Northern Wyoming Daily News - Serving the Big Horn Basin for over 100 years

By Marcus Huff
Staff Writer 

WESTI Ag Days highlights include crop disease, leasing and drought preparation

WORAND – Local agriculture producers and educators met Wednesday and Thursday for workshops on a variety of topics at the annual WESTI (Wyoming Extension’s Strategically and Technologically Informative) Ag days at the Worland Community Center Complex.

 

February 16, 2018



WORAND – Local agriculture producers and educators met Wednesday and Thursday for workshops on a variety of topics at the annual WESTI (Wyoming Extension’s Strategically and Technologically Informative) Ag days at the Worland Community Center Complex. For the new or veteran agriculture producer, the topics provided a broad range of information and learning opportunities.

Corn Disease

On Thursday, Bill Stump with the University of Wyoming, Department of Plant Sciences, informed local growers of the emergence of Bacterial Leaf Streak (BLS) in U.S. corn crops, not yet found in Wyoming.

According to the presentation, the bacterium originated outside the U.S. (possibly South Africa) and has been found in crops in Nebraska, Kansas, Colorado, Illinois, Texas, Minnesota, South Dakota and Oklahoma, and was probably introduced by contaminated seeds.

The bacteria, causing yellow streaking lesions in the plant’s leaves, affects all corn types and sorghum crops. So far, there is no indication that the bacteria can be controlled by fungicide.

Stump noted that the bacteria are found most often in hybrid crops, and BLS has been found in all major brands of seeds. Stump also noted that oats and rice could be hosts for the disease.

While Stump noted that BLS was first noticed in 2016, and a major cause of “gumming” in the world’s sugarcane market, the bacteria has cause no economic concerns so far in the U.S. and has no known human or livestock health impacts.

Stump recommended

sending any unusual samples of any and all crops to the Plant Sciences department for analysis, at wyoextension.org/plantclinic.

LEASING CONCERNS

On Wednesday, ranch specialist John Hewlett examined the leasing process, noting that “Here in the West we like to believe a handshake deal is good enough, but a written contract is really the best solution.”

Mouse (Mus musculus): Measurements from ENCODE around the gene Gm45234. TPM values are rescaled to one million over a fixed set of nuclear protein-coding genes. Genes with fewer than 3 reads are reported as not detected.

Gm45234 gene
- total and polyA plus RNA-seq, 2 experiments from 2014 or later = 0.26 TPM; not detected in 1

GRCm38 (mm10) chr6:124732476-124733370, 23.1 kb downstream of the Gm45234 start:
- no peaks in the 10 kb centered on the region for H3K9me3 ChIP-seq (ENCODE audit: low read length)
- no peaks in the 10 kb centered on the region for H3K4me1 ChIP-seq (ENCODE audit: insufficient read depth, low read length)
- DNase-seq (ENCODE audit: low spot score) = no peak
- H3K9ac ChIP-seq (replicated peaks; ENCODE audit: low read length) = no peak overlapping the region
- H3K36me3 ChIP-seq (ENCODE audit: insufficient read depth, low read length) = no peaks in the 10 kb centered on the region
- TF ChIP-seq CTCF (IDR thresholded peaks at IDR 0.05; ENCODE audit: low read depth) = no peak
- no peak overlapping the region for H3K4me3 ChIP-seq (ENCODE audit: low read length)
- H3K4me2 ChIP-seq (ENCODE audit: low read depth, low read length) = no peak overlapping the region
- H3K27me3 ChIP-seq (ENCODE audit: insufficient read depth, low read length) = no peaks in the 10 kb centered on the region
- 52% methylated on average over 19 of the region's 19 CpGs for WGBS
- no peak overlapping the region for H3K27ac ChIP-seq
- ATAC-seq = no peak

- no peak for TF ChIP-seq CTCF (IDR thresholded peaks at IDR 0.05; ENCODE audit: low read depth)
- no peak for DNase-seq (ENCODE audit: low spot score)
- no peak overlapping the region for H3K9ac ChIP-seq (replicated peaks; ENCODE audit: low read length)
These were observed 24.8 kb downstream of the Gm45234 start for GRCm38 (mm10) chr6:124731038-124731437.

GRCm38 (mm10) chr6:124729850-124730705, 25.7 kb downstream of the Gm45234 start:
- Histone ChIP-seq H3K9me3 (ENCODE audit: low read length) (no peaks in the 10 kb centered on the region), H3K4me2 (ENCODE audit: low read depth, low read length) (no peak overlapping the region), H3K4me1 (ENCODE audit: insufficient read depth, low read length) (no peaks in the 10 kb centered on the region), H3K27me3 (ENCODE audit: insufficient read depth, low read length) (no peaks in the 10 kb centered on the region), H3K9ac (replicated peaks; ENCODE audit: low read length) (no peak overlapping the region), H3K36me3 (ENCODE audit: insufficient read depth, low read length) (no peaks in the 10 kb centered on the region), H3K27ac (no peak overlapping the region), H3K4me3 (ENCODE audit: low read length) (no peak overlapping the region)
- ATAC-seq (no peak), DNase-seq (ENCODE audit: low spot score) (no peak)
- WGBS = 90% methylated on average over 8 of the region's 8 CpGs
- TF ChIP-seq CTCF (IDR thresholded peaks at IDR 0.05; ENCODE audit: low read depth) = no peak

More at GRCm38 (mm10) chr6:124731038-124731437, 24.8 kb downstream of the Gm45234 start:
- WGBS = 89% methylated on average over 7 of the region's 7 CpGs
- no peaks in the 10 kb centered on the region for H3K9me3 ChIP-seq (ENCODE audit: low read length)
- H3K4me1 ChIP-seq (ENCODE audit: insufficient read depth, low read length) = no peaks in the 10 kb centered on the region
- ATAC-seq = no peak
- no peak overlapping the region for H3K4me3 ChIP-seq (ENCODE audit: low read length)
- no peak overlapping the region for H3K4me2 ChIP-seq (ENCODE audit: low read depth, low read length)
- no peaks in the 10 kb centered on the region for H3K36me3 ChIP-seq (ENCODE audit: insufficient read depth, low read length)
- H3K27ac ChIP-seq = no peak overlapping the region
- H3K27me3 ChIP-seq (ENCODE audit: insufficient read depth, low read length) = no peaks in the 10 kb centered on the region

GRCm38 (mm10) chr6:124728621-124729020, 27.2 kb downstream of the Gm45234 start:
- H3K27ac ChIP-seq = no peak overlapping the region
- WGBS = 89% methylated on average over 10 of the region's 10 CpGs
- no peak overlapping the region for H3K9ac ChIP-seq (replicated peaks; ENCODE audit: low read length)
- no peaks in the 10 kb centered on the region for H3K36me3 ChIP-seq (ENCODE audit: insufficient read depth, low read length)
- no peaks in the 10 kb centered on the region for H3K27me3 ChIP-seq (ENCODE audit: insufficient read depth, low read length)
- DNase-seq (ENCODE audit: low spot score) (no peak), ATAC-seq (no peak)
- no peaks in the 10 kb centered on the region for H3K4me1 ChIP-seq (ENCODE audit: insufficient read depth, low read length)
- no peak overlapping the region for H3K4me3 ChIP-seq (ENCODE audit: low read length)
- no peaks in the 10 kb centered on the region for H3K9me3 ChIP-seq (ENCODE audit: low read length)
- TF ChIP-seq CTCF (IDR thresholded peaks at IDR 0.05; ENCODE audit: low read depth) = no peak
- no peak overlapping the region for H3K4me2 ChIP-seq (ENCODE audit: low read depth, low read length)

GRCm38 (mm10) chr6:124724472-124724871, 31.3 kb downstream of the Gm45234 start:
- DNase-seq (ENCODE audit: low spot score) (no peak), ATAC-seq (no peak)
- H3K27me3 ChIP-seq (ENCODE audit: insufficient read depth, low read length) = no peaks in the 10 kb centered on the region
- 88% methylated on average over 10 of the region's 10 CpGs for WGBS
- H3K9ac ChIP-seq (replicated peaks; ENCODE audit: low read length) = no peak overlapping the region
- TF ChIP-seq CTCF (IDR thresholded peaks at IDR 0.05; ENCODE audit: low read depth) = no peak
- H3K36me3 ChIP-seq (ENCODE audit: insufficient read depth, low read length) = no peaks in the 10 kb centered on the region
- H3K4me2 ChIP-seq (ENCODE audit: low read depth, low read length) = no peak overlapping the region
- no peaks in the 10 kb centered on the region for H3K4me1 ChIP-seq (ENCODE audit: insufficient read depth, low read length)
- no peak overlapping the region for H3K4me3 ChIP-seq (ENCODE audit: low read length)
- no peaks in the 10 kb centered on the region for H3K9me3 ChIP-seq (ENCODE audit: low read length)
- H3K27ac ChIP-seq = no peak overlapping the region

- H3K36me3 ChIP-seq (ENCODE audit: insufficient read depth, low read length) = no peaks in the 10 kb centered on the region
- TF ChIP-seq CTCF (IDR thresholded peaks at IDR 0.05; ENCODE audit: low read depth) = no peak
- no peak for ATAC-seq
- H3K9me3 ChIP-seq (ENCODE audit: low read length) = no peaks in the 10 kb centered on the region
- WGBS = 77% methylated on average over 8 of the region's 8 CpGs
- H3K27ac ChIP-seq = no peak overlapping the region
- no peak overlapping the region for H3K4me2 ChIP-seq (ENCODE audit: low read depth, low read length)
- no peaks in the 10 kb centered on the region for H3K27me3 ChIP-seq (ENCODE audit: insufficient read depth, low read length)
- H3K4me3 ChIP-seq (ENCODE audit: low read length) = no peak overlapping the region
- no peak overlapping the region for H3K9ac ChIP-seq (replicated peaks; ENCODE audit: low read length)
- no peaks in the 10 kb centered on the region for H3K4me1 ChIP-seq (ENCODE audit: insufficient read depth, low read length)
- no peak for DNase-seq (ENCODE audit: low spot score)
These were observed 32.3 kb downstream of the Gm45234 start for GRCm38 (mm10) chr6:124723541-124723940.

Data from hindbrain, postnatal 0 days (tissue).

Hewlett defined leasing as sometimes intangible, such as wind, minerals or hunting, but pointed out that most leases available to livestock producers involve grazing or crop development.

Of the 24 cattle and sheep producers in attendance, 75 percent surveyed hold grazing leases, while 21 percent lease land to grow crops.

Hewlett pointed out that legal leases should contain event times and boundaries of property usage, terms of the lease, rate of the lease and any special requests by either party.

Hewlett said that legally, leases can be terminated at the end of term, if the person leasing goes over term without notification or if there is a breach of contract by either party.

The most common types of leases were defined as cash leases, crop share leases, livestock share leases, labor share leases and flexible rent leases.

Of those in attendance, 50 percent use cash leases, while 33 percent used a combination of lease arrangements.

“The ultimate goal of any lease,” said Hewlett, “is for both parties to get a rate of return that equals their contribution.”

DROUGHT MEASURES

Ashley Garrelts, rangeland educator, Carbon County Extension, held a class on drought preparation, noting that drought can affect agriculture in three ways: directly to crops, to sources of hydrology (canals and rivers) and to the economy.

With proper planning through soil and weather analysis, Garrelts stated that agriculture producers can plan for “trigger” dates, when they should consider alternatives for water mitigation (irrigation, imported water sources, well use).

Garrelts discussed the need to give plants, especially range grasses, time to recover after a drought period.

For more information on drought planning, Garrelts recommended droughtmonitor.unl.edu, and vegidri.unl.edu.

 
 

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